British Overseas Territories (BOT)
With the return of Hong Kong to China, Bermuda became the most populous of the remaining fourteen BOTs with almost 60,000 inhabitants occupying 53.3 square kilometres.
Of the BOTs, Bermuda is the most advanced constitutionally and has the oldest parliament outside of Westminster.
With an annual GDP of over $69,900 (2004), Bermuda is the most prosperous of the BOTs and even foots the bill for Her Majesty the Queen's representative, The Governor of Bermuda.
Bermuda is self-financing and requires no aid from Whitehall.
Bermuda has always been an important point in the world of communications, ensuring that the technology is advanced. There are multiple fibres running between the island and the outside world. These carry all the internet and voice traffic for the island and other Trans-Atlantic customers.
Telephones work exactly like American 'phones. They ring with single rings (unlike the UK which has double). Bermuda has it's own Area Code (441) which works just like it would in the USA. Local calls are nnn-nnnn. International calls are made as though you are in the USA. Dialling Tampa FL means using 1-813-nnn-nnnn. Emergency number is 911, not 999.
Bermuda is the northernmost coral reef in the world. The Islands are not in the Caribbean but are in the North Atlantic Ocean 917 km east of Cape Hatteras, North Carolina, USA., and 1287 km north of the nearest West Indian Island.
Bermuda has a mild sub-tropical climate. Temperatures in the Summer can be quite high.
The Islands of Bermuda are considered to be the apex of the Bermuda Triangle.
From Grolier's Encyclopaedia we learn " The Bermuda Triangle, also called the Devil's Triangle, is an area of the Atlantic Ocean off southeast Florida, where the disappearance of ships and airplanes on a number of occasions has led to speculation about unexplainable turbulences and other atmospheric disturbances. Violent storms and downward air currents frequently occur there, but studies have not revealed any significant peculiarities about the area in question.
Boundaries of the Bermuda Triangle have been formed by drawing an imaginary line from Melbourne, FL, to Bermuda, to Puerto Rico, and back to Florida. These apparent boundaries vary widely, however, among writers trying to establish a Bermuda Triangle "mystery" by incorporating farther-ranging disappearances in their accounts."
Islands of Bermuda
Anthony Trollope visited Bermuda in 1858 and stated: "Everyone, of course, knows that there are 365 of these islands, all lying within 20 miles in length and three in breadth".
Terry Tucker in The Islands of Bermuda (1970) lists 172 names "worthy of being recorded".
British-born author Dr. John J. Jackson (Islands BERMUDA (1988)) does not disagree with a count of 365 but suggests "this is because there are islets, rocks, banks, and shoals which may or may not always be counted or seen."
G. Daniel Blagg has just published (Nov. 1997) Bermuda Atlas & Gazetteer which greatly expands on the works of earlier authors and provides over 280 pages of text, maps and paintings. With this book one can travel from Abbott's Bay to Zuill's Park and to all points within and around the Islands to count the islands for themselves.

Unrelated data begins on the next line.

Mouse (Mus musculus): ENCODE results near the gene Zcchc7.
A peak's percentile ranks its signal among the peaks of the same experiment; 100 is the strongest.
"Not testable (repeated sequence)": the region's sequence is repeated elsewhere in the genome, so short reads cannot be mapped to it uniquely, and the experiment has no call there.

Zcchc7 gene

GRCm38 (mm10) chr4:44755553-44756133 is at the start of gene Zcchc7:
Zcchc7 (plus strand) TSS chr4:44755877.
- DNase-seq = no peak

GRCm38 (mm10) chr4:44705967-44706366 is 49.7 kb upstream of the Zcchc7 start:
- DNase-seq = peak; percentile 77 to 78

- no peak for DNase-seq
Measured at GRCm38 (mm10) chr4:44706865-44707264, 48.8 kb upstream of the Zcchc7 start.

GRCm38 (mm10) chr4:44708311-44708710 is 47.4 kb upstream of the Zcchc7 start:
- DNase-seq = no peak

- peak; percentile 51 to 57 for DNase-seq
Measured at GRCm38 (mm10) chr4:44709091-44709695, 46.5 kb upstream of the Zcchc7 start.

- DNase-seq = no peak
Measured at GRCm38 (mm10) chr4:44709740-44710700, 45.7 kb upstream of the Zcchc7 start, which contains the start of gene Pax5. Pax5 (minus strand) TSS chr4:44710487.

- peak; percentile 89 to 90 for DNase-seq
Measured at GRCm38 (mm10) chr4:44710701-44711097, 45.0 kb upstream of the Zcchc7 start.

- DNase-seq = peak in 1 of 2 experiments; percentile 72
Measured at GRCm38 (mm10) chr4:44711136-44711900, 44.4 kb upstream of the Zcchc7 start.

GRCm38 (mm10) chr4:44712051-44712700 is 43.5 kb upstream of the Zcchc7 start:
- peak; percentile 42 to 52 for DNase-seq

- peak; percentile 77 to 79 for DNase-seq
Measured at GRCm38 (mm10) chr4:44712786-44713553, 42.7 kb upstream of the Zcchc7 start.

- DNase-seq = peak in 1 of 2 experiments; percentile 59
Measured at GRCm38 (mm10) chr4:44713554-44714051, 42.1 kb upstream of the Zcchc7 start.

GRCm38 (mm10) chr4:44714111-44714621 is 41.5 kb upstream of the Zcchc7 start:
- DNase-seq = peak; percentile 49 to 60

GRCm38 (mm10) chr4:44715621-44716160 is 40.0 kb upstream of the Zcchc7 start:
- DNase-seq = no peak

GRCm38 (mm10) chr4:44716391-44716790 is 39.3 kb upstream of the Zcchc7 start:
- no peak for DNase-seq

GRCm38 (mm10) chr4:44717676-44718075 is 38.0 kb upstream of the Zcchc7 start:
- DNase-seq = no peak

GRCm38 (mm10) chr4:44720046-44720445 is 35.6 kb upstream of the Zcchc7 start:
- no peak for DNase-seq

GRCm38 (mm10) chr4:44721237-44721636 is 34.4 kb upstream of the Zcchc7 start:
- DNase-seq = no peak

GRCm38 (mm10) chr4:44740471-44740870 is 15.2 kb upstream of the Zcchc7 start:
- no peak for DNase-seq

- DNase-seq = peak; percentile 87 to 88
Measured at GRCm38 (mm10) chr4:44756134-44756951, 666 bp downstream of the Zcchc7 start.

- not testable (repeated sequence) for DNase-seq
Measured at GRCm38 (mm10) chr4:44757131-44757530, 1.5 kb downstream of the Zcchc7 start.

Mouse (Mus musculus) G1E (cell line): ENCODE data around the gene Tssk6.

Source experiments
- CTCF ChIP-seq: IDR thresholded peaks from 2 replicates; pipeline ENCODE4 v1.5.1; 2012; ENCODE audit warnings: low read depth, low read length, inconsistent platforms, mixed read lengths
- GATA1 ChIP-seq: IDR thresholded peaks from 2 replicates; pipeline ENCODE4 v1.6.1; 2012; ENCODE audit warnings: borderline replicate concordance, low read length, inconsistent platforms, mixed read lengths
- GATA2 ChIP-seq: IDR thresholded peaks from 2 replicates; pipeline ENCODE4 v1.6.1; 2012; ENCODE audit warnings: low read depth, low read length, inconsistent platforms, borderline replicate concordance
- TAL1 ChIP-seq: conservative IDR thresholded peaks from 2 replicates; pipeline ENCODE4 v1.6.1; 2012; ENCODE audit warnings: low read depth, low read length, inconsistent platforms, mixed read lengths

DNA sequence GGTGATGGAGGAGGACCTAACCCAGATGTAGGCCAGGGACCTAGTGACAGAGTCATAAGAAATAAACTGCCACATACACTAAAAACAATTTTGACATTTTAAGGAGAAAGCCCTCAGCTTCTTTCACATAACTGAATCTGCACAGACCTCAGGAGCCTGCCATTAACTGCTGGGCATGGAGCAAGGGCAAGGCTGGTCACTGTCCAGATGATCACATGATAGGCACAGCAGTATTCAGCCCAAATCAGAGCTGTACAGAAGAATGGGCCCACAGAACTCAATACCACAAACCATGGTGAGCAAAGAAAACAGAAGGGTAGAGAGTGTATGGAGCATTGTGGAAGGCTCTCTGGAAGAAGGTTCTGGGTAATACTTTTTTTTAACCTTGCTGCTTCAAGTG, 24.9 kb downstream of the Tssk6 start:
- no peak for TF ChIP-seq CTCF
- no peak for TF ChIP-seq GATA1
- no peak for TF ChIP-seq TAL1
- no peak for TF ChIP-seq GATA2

Argus Island is worth mentioning since in 1962 it was the newest island in the world. It was built at a cost of $1,500,000 on a submarine cone 30 miles south-west of Bermuda. The Office of Naval Research (USA) built the 10,000 square foot facility for Projects Artemis and Trident. Sealab-I was placed on the ocean floor 200 feet below the surface at Argus Island and provided underwater living for four men for the nine days of the experiment in July 1969.
In the gales of 1962 Argus Tower (as it was known to Bermudians) was buffeted by 60-foot waves while seven men were in residence. The Island was demolished in 1975.
Water in Bermuda
Bermuda's roofs make for a pretty landscape. However, the lime washed roofs are the only source of water on the island. "Share a shower" and "Share a flush" are common necessities. Visitors to the island are asked to be careful in the use of water. Some deep wells exist, but buying water from them and having a tanker deliver the water is very expensive.
Go-at is our lawn mower
Go-At (on the right here) keeps the grass down on our land infront of the house. She has her own house. Unfortunately, she sometimes eats the wrong food - our food! Seen here with VP9KF/2 being given her morning or afternoon treat of brown bread. Unfortunately Go-At passed away on 13th September, 2006 an apparent victim of Hurricane Florence. Her successor also passed away. Have no fear, there is a new Go-at!
Stuff about Buses:
Bus stops are marked by shelters and/or poles. If the pole is pink this indicates that the stop is for buses heading into Hamilton; whereas if it is blue, the stop serves buses heading away from Hamilton.
Buses stop by request only i.e. if someone is waiting at the stop (if you don't want it to stop, wave it on) or somebody requests that the bus stops by pressing one of the buzzers onboard. If asked, most bus drivers will gladly announce a visitor’s destination on arrival. Let those leaving the bus do so, before trying to get on board.
When boarding the bus it is considered polite to greet the bus driver; especially before asking for information. Visitors may notice that many Bermudians greet not only the driver but will say a cheerful ‘good morning’ or ‘good afternoon’ to their fellow passengers.
Costs for Bus and Ferry Passes (combined):
1 day pass $12
3 day pass $28
4 day pass $35
7 day pass $45
One month pass $55
3 month pass $135
These can be bought at the main bus terminal in Hamilton or at any Post Office (inc. Baileys Bay <- closed for several months. Next nearest is Crawl PO near Marketplace, Shelley Bay).
Flora at Tarrafal Longtail (click photo)